Within HCI, researchers conduct studies in interdisciplinary projects involving massive volumes of data, Artificial Intelligence and Machine Learning capabilities. Awareness of the responsibility is thus emerging as a key concern for the HCI community. This Community will be impacted by the General Data Protection Regulation (GDPR) that will enter into force on the 25th of May 2018. From that date, each data controller and data processor will face an increase of its legal obligations (in particular its accountability) under certain conditions.
The GDPR encourages the adoption of Soft Law mechanisms, approved by the national competent authority on data protection, to demonstrate the compliance to the Regulation. Approved Guidelines, Codes of Conducts, Labeling, Marks and Seals dedicated to data protection, as well as certification mechanisms are some of the options proposed by the GDPR. There may be discrepancies between the realities of HCI fieldwork and the formal process of obtaining Soft Law approval by Competent Authorities dedicated to data protection. Given these issues, it is important for researchers to reflect on legal and ethical encounters in HCI research as a community. The GDPR will impact HCI activities and the ones related to HCI engagement, that result in gathering huge volumes of personal data.
This workshop will provide a forum for researchers to share experiences about Soft Law they have put in place to increase Trust, Transparency and Accountability among the shareholders. These discussions will be used to develop a white paper of practical Soft Law mechanisms (certification, labeling, marks, seals...) emerging in HCI research with the aim to demonstrate that the GDPR may be an opportunity for the HCI community.
We invite position papers related to HCI Policy regarding computational engagement, more specifically topics concerning soft-regulation and design of privacy / ethically- informed computational systems. Suggested areas include, but not limited to:
1. HCI Soft Law Regulation
a. Data protection certification (Labels, Seals and Marks)
b. Approved Codes of conducts (by Data Protection Supervisory Authority)
2. HCI Responsible Design
3. HCI Responsible Labels (or privacy labels)
4. Community’s Accountability (civil, administrative, criminal)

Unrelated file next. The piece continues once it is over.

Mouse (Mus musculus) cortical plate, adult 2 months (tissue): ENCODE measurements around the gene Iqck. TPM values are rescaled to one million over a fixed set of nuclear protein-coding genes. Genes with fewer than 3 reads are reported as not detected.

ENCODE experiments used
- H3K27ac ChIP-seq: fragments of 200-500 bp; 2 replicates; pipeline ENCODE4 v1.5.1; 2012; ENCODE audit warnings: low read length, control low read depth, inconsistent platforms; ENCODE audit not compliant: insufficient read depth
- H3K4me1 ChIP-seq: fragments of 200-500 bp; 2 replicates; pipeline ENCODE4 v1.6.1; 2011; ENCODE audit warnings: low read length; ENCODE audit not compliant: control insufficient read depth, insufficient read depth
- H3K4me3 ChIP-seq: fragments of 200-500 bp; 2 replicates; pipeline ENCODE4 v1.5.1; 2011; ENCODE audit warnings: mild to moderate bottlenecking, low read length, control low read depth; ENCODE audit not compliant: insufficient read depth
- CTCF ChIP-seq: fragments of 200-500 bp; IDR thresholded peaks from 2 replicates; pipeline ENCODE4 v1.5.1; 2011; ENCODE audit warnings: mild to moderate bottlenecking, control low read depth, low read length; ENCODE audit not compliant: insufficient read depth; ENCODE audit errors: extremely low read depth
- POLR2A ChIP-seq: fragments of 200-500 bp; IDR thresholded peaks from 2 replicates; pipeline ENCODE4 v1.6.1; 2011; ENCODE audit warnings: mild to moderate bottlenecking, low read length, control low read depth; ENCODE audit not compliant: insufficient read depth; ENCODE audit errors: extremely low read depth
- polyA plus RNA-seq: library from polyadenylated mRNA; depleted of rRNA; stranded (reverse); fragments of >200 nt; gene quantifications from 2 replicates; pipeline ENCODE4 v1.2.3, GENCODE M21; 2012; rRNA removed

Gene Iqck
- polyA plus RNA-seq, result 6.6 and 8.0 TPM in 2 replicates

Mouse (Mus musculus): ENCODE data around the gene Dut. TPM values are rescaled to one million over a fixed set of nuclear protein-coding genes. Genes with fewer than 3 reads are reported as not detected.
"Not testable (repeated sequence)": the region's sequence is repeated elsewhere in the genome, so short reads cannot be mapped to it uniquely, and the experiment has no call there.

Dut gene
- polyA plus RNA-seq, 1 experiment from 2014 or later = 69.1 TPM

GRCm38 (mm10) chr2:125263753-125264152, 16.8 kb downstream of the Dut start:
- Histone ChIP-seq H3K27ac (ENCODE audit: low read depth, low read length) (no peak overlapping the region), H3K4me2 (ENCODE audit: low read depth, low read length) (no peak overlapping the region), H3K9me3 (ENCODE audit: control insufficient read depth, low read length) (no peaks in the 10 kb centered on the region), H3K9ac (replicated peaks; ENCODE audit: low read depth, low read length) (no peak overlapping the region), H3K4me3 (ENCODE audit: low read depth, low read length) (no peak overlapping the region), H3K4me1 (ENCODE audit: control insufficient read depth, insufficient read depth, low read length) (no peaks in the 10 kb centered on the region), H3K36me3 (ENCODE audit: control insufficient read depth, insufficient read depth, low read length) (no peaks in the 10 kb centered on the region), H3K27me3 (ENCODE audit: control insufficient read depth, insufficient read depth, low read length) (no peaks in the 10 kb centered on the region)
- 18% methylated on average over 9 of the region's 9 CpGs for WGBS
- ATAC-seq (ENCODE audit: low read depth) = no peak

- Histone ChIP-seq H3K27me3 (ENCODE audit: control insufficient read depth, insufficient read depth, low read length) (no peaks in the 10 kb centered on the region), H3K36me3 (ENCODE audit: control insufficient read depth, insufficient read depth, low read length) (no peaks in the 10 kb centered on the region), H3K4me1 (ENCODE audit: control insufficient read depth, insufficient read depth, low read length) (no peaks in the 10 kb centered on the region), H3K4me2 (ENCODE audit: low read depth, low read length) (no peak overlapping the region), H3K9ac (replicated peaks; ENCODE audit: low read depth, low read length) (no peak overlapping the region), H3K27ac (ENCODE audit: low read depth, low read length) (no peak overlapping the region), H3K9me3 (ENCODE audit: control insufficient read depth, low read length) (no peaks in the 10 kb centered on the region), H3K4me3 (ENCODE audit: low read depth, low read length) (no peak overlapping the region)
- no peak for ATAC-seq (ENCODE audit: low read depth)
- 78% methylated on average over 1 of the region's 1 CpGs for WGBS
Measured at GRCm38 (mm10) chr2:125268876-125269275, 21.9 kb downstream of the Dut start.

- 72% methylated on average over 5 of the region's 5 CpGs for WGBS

a. Safety and Security-by-Design
Proposals based on autonomous and self-decision-making agents as well as proposals involving learning
systems are welcome. We also encourage researchers involved in the control or in the processing of special categories of data, such as, children or health data to participate in this workshop.
The length of the papers should be 4-6 pages. The authors should not include the ACM CHI copyright statement in their papers. The use of supplied template is mandatory: https://chi2018.acm.org/chi-proceedings-format/
Position papers should be submitted to firstname.lastname@example.org
The organizers will work for initiating a special issue in ACM transactions on Computer Human Interaction (ToCHI),
where extended versions of the papers can be considered for publication.
All workshop participants must register for both the
workshop and at least one day of the main conference. Further details
about workshop location and registration will be announced on CHI website and here.
Position Paper Submission: extended to February 17th, 2018
Notification of acceptance: March 10th, 2018
Early Bird Conference Registration: To appear soon
Camera ready paper: April 5th, 2018
Participate in the workshop: April 21st/22nd, 2018 (To be decided soon)
Selected high quality papers: write-up an extended version and submit the paper on a special issue of ACM Transactions on Computers Human Interaction (ToCHI ,provisional deadline: early 2019)
For further information contact the workshop chairs at email@example.com